At the end of September, the Federal Reserve released its annual collection of data gathered under the Home Mortgage Disclosure Act. Among other findings, the report details that the country’s three largest banks—Wells Fargo, Bank of America, and JPMorgan Chase—have sharply cut back on lending to low-income people over the past few years. The three banks’ mortgages to low-income borrowers declined from 32 percent in 2010 to 15 percent in 2016.
The report also shows that in 2016, black and Hispanic borrowers had more difficulty acquiring home loans than whites. And it revealed that last year, for the first time since the 1990s, most mortgages didn’t come from banks; they came from other institutions—often less-regulated online entitites like Loan Depot or Quicken Loans. These companies, technically known as nonbank financial institutions, can be more flexible than traditional banks, but may also charge higher rates and fees.
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Martin Eakes and other employees of Self-Help, the innovative North Carolina-based credit union, must be wondering if they’ve stepped back in time.
Eakes, who founded Self-Help, has spent the past few decades working to expand credit, particularly conventional mortgages, to low-income borrowers, and to publicize and eliminate hazards that could wipe out a poor family’s wealth. He and his staff recognized early on the key role that homeownership could play in allowing low-income families to move into the middle class. Those efforts are chronicled in Lending Power, a new book by Howard Covington that illustrates the organization’s rise and longtime efforts to help low-income people buy homes and establish small businesses.
In the 1980s, when Self-Help was finding its footing, the financial world had several major blind spots when it came to lending to low-income people. Above all, most banks considered low-income families, especially families of color, to be credit risks, rarely providing them with mortgages at conventional rates.
In less than a decade, Self-Help helped turned that truism on its head.
“There’d been a real struggle to figure out how to expand homeownership into that segment at the margin of sustainable credit in a way that works,” explains Jim Parrott, a fellow at the Urban Institute.
Self-Help enlisted the help of foundations and big banks to build capital, and provided individualized lending that looked beyond borrowers’ credit reports—examining instead their ability to consistently pay their rent, for example. The organization also created a reserve fund to help borrowers struggling to meet payments.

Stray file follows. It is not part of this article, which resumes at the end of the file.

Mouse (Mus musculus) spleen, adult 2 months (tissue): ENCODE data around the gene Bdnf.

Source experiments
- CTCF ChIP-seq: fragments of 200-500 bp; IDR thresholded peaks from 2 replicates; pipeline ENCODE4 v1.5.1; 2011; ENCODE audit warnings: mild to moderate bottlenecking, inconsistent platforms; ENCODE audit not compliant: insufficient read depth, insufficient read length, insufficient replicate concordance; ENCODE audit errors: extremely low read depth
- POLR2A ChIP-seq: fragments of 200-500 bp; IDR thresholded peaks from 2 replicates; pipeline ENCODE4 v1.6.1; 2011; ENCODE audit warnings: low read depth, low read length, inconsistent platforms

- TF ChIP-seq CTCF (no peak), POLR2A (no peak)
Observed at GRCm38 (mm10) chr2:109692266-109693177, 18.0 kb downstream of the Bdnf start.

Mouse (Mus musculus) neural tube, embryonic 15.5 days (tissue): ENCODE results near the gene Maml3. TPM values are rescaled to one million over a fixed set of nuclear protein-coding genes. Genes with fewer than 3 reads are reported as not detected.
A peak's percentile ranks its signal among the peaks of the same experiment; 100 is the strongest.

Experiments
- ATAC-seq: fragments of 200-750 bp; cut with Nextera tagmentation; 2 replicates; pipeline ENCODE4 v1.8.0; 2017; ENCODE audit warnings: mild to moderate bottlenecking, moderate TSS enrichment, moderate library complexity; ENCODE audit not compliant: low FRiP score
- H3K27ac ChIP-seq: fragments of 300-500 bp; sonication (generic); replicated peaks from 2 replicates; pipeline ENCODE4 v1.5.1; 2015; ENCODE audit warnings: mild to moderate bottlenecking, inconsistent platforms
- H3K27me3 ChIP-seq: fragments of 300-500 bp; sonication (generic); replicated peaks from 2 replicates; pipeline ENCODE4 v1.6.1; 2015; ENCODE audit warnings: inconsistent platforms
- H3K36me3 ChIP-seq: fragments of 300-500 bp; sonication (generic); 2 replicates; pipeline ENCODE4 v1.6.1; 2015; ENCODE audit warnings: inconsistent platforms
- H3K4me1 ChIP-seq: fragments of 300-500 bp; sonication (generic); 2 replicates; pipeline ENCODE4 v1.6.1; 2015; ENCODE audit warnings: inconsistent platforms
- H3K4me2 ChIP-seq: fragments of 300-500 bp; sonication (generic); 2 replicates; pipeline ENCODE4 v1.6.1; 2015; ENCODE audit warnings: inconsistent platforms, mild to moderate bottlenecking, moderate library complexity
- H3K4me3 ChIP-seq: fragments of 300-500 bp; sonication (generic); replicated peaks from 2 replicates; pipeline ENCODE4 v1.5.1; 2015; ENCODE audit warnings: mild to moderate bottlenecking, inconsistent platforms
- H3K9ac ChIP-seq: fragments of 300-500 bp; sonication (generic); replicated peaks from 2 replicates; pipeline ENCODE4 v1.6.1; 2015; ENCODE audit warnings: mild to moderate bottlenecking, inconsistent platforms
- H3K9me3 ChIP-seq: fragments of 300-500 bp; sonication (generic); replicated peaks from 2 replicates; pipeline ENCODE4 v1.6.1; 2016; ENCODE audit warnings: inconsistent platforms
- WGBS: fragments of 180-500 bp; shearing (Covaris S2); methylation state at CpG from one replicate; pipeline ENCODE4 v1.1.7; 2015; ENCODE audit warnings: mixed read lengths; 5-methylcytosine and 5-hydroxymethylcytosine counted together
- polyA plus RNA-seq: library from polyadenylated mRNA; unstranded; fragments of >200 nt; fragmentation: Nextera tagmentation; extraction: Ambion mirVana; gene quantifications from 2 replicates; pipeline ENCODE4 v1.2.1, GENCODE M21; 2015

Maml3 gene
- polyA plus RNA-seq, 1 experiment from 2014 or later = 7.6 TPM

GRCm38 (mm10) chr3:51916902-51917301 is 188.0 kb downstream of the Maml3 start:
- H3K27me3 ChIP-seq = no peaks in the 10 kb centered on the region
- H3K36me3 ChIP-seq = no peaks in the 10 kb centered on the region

Thanks in part to Self-Help’s efforts, lending to low- and moderate-income people (LMI, in industry-speak) began to gain traction in the late 1990s. But during the housing boom of the early 2000s, low-income borrowers faced increasing threats from predatory lenders. These lenders often saddled responsible borrowers who could have qualified for conventional loans with expensive fees and add-ons—things like increased points, balloon mortgages with payments that swelled over time, and pre-payment penalties. In many cases, the loans were particularly targeted to black families. Black Americans earning annual salaries of $100,000 were more likely to receive subprime loans than whites making $30,000. Many of those folks wound up in foreclosure during the recession due to the untenable terms of their loans.
Self-Help had uncovered some of these predatory lending practices a decade earlier, eventually helping to pass groundbreaking anti-predatory legislation in North Carolina. And the organization’s spinoff group, the Center for Responsible Lending, had a major hand in arming the Consumer Financial Protection Bureau (CFPB), which protects consumers from predatory mortgages and debt traps. [Editor’s note: Read more about the latest threats to the CFPB here].
Now that this type of predatory lending has been mostly snuffed out, advocates are dealing with another problem: Credit to low-income communities has dried up since the foreclosure epidemic. Lending standards have become significantly more stringent, with many lenders unwilling to take a risk on low-income families. “We’ve seen no significant recovery of lending to LMI neighborhoods,” explains Jason Richardson, director of research and evaluation at the National Community Reinvestment Coalition, citing the recently-released Federal Reserve data.
Banks that receive deposits from low-income neighborhoods have an obligation to make loans to those same communities. But now, it’s unclear whether the Trump administration’s regulators are adequately enforcing this. Over 98 percent of banks are currently given passing grades by regulators, and in October, the Office of the Comptroller of the Currency revised its regulations to further limit the number of downgrades banks receive.
“We absolutely feel there should be more examination of what the banks are doing,” says Richardson.
Until then, however, low-income and minority families are practically back where they started. African American homeownership is at its lowest level in more than 40 years, and the gap between black and white homeowners is the largest since World War II.
Meanwhile, although much lending to low-income people has disappeared, Self-Help is continuing to issue mortgages to poor families in its network. And Parrott, at the Urban Institute, thinks the organization might still have something to teach other lenders.
“To me, the question is whether or not the lessons that Self-Help is learning are scalable and transferable into the market”—in a sustainable way, Parrott says. “Because if they are, Self-Help is a wonderful resource because it’ll help us figure out how to better serve a segment of the population that could be homeowners.”
Translation: Despite a decade of setbacks, the game is definitely not over for low-income borrowers.